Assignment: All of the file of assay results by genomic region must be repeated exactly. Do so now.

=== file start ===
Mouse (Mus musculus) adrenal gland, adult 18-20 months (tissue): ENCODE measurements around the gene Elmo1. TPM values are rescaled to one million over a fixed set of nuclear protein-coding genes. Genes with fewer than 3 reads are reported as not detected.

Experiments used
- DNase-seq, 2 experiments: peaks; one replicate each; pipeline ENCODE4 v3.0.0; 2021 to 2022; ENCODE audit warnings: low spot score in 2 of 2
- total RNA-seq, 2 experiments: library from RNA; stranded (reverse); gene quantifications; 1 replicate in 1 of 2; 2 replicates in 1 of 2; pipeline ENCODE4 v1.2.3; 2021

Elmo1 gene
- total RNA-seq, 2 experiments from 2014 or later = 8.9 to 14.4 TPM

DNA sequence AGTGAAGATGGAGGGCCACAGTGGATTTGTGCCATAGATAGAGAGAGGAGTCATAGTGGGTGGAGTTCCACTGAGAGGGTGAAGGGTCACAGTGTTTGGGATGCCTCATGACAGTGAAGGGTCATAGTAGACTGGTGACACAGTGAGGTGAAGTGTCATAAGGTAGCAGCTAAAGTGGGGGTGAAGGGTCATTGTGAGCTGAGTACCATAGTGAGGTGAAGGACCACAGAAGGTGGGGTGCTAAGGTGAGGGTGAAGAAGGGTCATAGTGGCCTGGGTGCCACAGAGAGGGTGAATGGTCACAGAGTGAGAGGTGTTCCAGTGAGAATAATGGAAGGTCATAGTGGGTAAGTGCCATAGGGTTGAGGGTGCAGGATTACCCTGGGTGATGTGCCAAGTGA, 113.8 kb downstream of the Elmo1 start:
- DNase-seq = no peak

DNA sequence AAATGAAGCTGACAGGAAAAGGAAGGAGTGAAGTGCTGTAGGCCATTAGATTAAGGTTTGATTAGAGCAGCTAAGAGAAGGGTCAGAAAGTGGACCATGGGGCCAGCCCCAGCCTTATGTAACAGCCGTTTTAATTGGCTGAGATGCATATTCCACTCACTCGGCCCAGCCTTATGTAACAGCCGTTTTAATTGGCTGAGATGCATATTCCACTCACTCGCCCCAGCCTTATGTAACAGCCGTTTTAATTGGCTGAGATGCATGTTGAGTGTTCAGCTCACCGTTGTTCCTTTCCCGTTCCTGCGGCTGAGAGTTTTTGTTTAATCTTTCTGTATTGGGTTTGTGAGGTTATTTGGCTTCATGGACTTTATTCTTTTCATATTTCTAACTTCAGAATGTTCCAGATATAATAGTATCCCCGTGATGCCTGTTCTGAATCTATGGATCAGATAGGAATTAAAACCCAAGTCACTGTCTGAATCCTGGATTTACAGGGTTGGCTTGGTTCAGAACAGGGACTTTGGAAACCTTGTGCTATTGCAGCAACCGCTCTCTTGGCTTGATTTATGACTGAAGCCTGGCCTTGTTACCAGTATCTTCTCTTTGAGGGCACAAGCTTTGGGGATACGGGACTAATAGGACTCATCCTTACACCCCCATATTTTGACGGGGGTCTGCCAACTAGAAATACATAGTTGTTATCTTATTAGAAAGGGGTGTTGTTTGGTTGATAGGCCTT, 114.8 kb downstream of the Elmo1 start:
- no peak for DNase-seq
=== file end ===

Mouse (Mus musculus) adrenal gland, adult 18-20 months (tissue): ENCODE measurements around the gene Elmo1. TPM values are rescaled to one million over a fixed set of nuclear protein-coding genes. Genes with fewer than 3 reads are reported as not detected.

Experiments used
- DNase-seq, 2 experiments: peaks; one replicate each; pipeline ENCODE4 v3.0.0; 2021 to 2022; ENCODE audit warnings: low spot score in 2 of 2
- total RNA-seq, 2 experiments: library from RNA; stranded (reverse); gene quantifications; 1 replicate in 1 of 2; 2 replicates in 1 of 2; pipeline ENCODE4 v1.2.3; 2021

Elmo1 gene
- total RNA-seq, 2 experiments from 2014 or later = 8.9 to 14.4 TPM

DNA sequence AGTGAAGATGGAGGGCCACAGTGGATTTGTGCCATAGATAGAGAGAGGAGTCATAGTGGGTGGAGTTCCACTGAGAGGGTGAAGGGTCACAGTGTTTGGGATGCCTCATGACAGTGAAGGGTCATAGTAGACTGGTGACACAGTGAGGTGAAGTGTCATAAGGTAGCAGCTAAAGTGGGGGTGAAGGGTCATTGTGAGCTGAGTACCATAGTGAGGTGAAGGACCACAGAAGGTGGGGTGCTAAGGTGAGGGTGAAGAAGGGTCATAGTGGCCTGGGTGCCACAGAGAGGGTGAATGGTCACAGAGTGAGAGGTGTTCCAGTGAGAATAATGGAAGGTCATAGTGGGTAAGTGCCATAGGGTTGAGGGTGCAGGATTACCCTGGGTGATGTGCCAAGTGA, 113.8 kb downstream of the Elmo1 start:
- DNase-seq = no peak

DNA sequence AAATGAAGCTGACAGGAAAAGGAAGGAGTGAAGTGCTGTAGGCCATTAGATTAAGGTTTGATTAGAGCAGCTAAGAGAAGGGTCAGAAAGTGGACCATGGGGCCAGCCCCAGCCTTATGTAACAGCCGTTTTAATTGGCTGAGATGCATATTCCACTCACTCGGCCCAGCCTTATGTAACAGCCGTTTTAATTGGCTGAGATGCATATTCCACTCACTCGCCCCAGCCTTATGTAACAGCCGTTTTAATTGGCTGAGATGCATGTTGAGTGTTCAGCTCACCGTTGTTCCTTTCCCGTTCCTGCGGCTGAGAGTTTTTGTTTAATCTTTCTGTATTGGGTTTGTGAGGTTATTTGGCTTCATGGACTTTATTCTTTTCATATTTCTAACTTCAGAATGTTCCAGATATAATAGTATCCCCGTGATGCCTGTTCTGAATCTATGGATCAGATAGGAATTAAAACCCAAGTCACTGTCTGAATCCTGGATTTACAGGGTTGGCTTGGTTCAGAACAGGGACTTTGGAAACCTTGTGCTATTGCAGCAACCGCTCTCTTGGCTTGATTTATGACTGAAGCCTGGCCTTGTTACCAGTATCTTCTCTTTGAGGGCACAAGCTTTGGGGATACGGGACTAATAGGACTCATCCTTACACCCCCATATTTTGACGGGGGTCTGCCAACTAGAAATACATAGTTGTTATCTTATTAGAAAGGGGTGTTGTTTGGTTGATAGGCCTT, 114.8 kb downstream of the Elmo1 start:
- no peak for DNase-seq